What is a Living Trust?
A living trust is a legal agreement, or trust, made during an individual’s lifetime that entrusts the management of that individual’s assets to a chosen person, for the benefit of the future beneficiary. A living trust is intended to make it simple to transfer the assets of the trust creator or settlor while avoiding the frequently complicated and costly legal procedure of probate. Trust is the legal owner named in living trust agreements, and they are in legal control of the assets and property that flow into the trust.
In various ways, a living trust varies from a will. Living trusts, for example, can avoid probate and keep your estate transactions hidden from curious eyes, but they can’t name guardians for minor children. As a result, wills and living trusts are frequently used in conjunction as part of an estate plan.
How a Living Trust Works
The assets you transfer to your living trust are held in your living trust’s ownership rights or title. Your successor will distribute these assets according to the rules of your living trust after your death.
Because the living trust is revocable, you, as the grantor, retain control over the assets even after you’ve transferred ownership rights or title to the trust.
Because the living trust is revocable, you can deal with the trust’s assets the same way you could before transferring them to the trust. You can, for example:
• Mortgage or refinance assets
• Remove assets from the trust
• Sell or give away any or all assets in the trust
Types of Living Trusts
Irrevocable and revocable living trusts are both available. A living revocable trust allows the trust settlor to name himself or herself as trustee and take control of the trust’s assets. However, because the trust assets remain part of the trust settlor’s estate, the individual may still be liable for estate taxes if the estate is worth more than the estate tax exemption at the time of death. The trust settlor can also update or amend the trust regulations at any moment. This means that the trust settlor can change the beneficiaries or cancel the trust entirely.
The settlor of an irrevocable living trust relinquishes some control rights over the trust. The trustee effectively becomes the legal owner, but the individual’s taxable estate is reduced. The named beneficiaries are set once the trust agreement for an irrevocable living trust is signed, and the settlor has limited power to change it. The settlor has very limited power of change.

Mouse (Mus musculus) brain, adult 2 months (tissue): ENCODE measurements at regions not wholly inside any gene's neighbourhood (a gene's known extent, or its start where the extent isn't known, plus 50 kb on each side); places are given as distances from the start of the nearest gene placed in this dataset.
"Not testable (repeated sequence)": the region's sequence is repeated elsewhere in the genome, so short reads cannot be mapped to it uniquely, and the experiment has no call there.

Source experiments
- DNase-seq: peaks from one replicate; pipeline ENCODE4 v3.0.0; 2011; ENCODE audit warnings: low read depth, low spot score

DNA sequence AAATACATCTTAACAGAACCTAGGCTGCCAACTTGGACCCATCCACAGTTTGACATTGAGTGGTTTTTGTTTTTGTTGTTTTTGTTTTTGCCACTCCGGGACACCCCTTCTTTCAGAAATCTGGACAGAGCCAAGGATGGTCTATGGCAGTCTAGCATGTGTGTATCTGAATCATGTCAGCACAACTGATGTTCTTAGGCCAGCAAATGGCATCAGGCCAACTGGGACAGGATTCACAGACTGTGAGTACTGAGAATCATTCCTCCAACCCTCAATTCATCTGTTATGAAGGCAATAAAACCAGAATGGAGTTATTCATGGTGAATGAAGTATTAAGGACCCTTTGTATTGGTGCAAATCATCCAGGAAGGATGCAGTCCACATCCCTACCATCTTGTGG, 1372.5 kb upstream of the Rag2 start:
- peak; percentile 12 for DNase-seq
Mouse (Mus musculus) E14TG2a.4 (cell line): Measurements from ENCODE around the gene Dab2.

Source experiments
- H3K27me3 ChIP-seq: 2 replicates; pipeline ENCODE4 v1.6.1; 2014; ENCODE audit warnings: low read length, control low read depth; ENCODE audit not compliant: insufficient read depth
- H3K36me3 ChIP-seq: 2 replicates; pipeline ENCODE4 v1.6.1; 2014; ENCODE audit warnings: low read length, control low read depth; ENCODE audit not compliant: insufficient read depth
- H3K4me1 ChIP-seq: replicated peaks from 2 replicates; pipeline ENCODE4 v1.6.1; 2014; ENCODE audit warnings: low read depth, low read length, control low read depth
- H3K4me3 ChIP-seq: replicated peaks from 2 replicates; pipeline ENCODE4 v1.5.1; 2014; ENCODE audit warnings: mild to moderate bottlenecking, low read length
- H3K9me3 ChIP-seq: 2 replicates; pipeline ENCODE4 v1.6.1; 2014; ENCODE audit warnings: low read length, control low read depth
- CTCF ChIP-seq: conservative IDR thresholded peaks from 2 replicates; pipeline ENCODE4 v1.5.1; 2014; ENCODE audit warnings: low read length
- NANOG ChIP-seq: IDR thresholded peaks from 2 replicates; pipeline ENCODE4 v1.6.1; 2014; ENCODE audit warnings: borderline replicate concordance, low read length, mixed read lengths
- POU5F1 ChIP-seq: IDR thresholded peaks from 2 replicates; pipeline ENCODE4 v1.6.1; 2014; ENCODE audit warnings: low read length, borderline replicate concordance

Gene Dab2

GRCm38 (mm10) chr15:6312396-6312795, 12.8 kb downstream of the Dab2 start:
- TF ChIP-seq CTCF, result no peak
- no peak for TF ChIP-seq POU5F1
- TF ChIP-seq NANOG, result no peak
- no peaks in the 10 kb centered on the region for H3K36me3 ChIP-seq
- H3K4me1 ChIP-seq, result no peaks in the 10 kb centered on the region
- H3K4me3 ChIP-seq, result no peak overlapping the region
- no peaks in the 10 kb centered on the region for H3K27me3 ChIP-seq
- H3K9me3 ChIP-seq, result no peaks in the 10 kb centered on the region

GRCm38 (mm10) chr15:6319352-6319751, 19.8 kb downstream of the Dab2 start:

Living trust vs. will
A living trust is comparable to a final will and testament in that it is a legal document. You can specify who you wish to inherit your property after you die in both.
The most significant advantages of a living trust over a will are that it avoids the lengthy and costly probate process, protects your heirs’ privacy because probate proceedings are public. In contrast, trust proceedings are typically not, and it can be created with your spouse or partner as a “joint living trust,” allowing you to protect each other as well as your children or other beneficiaries.
You should prepare a will even if you have a living trust. Most of your assets would go through probate if you didn’t put them in a trust before you died. As a result, having a will in place can assist this process. If you die without a will, the courts will distribute your property according to local intestacy laws, which may not be what you want.
How to set up a living trust
When it comes to your living trust, it’s a good idea to consult with an expert estate attorney who only specialize in estate planning which means at that point time give you a current plan that minimize your taxes, and a plan that work in synergistic with the rest of your investments and family goals.
An estate plan is your final and most important financial plan. Basically, you can control and pass on your family values from your grave.
An estate planning attorney can learn about your financial condition and estate planning goals to create a strategy that is unique to you. A living trust necessitates additional documentation and can be more expensive due to attorney fees. However, because a living trust avoids probate, the savings from future probate costs can help offset these legal bills.
Don’t forget to fund your living trust once it’s signed and effective. If your assets are not retitled in the name of the trust, your living trust will be ineffective and your legal fees will be squandered. Often, your estate attorney will be able to advise you on what types of assets to include and how to appropriately title them. Usually, your estate attorney may draft a “pour-over will” to ensure that all of the assets in your estate are transferred to your living trust. This serves as a backup plan in case assets aren’t properly titled.
Who needs a living trust?
However, living trusts can be beneficial in other situations. You may wish to create a living trust if you are older, have a substantial estate, or have ceased buying new property. They can also assist you in ensuring that your loved ones receive their inheritance as soon as possible.
This is a long process, most people don’t understand tax process, and it can be complicated and take a long time. We know how the entire process works, that’s why we use specialists to do things correctly.
If you need help setting up a will or want to know more about a living trust, feel free to contact us.